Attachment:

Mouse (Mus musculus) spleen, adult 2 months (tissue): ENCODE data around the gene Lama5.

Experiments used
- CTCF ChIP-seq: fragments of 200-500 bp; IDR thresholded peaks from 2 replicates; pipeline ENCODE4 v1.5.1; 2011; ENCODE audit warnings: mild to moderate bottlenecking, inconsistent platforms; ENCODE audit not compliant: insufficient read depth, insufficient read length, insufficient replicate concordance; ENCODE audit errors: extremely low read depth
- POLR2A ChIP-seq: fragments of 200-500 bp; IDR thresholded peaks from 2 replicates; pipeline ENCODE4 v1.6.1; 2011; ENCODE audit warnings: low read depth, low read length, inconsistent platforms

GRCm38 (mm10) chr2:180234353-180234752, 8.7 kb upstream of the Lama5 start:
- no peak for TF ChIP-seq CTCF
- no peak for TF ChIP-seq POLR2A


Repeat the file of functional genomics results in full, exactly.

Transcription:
Mouse (Mus musculus) spleen, adult 2 months (tissue): ENCODE data around the gene Lama5.

Experiments used
- CTCF ChIP-seq: fragments of 200-500 bp; IDR thresholded peaks from 2 replicates; pipeline ENCODE4 v1.5.1; 2011; ENCODE audit warnings: mild to moderate bottlenecking, inconsistent platforms; ENCODE audit not compliant: insufficient read depth, insufficient read length, insufficient replicate concordance; ENCODE audit errors: extremely low read depth
- POLR2A ChIP-seq: fragments of 200-500 bp; IDR thresholded peaks from 2 replicates; pipeline ENCODE4 v1.6.1; 2011; ENCODE audit warnings: low read depth, low read length, inconsistent platforms

GRCm38 (mm10) chr2:180234353-180234752, 8.7 kb upstream of the Lama5 start:
- no peak for TF ChIP-seq CTCF
- no peak for TF ChIP-seq POLR2A